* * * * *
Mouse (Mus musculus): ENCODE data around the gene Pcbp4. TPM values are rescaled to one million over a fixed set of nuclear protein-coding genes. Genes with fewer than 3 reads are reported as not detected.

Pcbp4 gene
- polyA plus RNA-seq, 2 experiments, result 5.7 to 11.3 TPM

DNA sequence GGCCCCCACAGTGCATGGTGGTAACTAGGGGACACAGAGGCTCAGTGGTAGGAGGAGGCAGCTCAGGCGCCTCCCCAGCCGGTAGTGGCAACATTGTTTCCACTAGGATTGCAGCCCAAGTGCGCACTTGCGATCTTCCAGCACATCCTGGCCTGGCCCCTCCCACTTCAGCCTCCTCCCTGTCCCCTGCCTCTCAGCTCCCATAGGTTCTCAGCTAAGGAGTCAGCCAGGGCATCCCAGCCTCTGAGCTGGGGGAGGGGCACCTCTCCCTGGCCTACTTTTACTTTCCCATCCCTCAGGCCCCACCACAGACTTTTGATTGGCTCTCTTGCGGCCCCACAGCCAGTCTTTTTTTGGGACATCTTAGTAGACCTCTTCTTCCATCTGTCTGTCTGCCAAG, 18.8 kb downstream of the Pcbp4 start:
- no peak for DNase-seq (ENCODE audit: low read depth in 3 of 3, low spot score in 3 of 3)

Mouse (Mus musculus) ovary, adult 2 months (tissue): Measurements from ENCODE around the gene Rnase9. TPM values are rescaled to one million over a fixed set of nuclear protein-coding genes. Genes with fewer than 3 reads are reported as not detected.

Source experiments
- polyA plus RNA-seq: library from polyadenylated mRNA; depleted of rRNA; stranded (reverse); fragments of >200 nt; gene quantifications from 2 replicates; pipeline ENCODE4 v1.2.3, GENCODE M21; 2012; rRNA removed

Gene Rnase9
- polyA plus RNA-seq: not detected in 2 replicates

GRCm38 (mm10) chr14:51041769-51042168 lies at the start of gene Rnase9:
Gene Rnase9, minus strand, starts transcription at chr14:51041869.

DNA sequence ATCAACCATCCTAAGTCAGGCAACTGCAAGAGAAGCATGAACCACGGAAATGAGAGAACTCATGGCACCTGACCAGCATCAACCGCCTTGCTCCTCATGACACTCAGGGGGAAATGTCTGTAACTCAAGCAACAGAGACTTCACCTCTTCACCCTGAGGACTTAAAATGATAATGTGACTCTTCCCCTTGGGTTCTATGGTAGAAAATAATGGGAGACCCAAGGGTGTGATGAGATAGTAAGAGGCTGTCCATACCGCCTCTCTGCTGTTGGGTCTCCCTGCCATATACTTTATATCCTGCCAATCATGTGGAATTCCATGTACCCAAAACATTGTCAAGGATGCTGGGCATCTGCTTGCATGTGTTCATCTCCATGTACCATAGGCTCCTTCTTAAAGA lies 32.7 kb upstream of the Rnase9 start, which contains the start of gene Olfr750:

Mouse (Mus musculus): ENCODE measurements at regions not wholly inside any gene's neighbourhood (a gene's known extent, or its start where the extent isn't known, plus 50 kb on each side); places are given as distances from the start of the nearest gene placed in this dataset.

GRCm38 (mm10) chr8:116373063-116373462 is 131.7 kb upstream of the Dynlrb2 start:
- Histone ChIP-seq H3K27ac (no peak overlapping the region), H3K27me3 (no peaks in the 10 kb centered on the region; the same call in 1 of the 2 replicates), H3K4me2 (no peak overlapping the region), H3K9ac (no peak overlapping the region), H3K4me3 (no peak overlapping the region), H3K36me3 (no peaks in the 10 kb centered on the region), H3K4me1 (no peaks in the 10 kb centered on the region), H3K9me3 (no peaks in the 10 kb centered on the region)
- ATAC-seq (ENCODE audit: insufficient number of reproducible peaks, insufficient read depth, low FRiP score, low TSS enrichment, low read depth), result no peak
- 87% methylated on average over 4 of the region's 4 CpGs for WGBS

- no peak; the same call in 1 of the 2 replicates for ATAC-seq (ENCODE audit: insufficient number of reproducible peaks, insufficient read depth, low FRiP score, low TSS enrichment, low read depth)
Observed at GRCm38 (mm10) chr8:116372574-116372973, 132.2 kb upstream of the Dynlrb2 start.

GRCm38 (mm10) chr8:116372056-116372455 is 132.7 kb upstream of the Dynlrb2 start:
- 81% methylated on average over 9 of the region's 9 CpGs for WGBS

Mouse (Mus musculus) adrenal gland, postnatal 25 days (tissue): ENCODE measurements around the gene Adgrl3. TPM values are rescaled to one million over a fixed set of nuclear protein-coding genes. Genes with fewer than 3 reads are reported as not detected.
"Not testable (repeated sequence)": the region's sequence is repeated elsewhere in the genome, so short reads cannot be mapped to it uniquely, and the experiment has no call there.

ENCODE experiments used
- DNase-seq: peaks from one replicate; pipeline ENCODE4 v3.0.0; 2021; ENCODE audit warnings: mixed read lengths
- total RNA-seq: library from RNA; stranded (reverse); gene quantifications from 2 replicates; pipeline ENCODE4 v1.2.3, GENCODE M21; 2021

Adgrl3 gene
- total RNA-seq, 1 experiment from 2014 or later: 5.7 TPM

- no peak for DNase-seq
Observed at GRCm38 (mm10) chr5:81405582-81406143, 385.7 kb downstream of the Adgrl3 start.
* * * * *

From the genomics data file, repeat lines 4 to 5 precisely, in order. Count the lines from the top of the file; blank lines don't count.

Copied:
DNA sequence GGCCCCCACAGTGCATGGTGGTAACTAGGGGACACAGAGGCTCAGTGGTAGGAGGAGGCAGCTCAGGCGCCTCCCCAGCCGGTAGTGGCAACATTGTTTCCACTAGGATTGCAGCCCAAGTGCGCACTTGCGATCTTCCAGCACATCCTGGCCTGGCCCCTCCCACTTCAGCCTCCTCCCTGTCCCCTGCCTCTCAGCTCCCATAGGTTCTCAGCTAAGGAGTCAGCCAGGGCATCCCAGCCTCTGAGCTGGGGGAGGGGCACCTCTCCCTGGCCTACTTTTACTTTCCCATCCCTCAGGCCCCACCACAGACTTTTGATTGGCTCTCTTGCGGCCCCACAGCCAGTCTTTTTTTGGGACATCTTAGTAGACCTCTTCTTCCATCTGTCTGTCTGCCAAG, 18.8 kb downstream of the Pcbp4 start:
- no peak for DNase-seq (ENCODE audit: low read depth in 3 of 3, low spot score in 3 of 3)